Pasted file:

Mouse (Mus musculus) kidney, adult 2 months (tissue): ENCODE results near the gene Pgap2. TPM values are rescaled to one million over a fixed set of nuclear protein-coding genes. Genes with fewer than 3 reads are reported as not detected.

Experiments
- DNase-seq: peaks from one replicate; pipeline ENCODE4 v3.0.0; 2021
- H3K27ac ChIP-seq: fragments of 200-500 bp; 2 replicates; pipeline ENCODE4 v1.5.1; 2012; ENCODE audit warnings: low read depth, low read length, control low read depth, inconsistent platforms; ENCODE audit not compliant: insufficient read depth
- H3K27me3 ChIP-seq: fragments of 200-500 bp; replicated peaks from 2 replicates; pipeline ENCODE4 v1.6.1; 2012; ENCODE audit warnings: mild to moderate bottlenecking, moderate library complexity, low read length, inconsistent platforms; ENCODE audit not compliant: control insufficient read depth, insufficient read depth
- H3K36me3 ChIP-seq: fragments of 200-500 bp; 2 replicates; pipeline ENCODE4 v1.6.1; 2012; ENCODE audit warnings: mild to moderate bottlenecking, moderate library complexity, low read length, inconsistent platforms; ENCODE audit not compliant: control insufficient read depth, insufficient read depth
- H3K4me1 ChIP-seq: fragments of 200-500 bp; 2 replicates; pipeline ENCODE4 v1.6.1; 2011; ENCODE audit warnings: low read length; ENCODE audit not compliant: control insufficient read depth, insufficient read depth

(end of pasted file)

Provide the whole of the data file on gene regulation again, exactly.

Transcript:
Mouse (Mus musculus) kidney, adult 2 months (tissue): ENCODE results near the gene Pgap2. TPM values are rescaled to one million over a fixed set of nuclear protein-coding genes. Genes with fewer than 3 reads are reported as not detected.

Experiments
- DNase-seq: peaks from one replicate; pipeline ENCODE4 v3.0.0; 2021
- H3K27ac ChIP-seq: fragments of 200-500 bp; 2 replicates; pipeline ENCODE4 v1.5.1; 2012; ENCODE audit warnings: low read depth, low read length, control low read depth, inconsistent platforms; ENCODE audit not compliant: insufficient read depth
- H3K27me3 ChIP-seq: fragments of 200-500 bp; replicated peaks from 2 replicates; pipeline ENCODE4 v1.6.1; 2012; ENCODE audit warnings: mild to moderate bottlenecking, moderate library complexity, low read length, inconsistent platforms; ENCODE audit not compliant: control insufficient read depth, insufficient read depth
- H3K36me3 ChIP-seq: fragments of 200-500 bp; 2 replicates; pipeline ENCODE4 v1.6.1; 2012; ENCODE audit warnings: mild to moderate bottlenecking, moderate library complexity, low read length, inconsistent platforms; ENCODE audit not compliant: control insufficient read depth, insufficient read depth
- H3K4me1 ChIP-seq: fragments of 200-500 bp; 2 replicates; pipeline ENCODE4 v1.6.1; 2011; ENCODE audit warnings: low read length; ENCODE audit not compliant: control insufficient read depth, insufficient read depth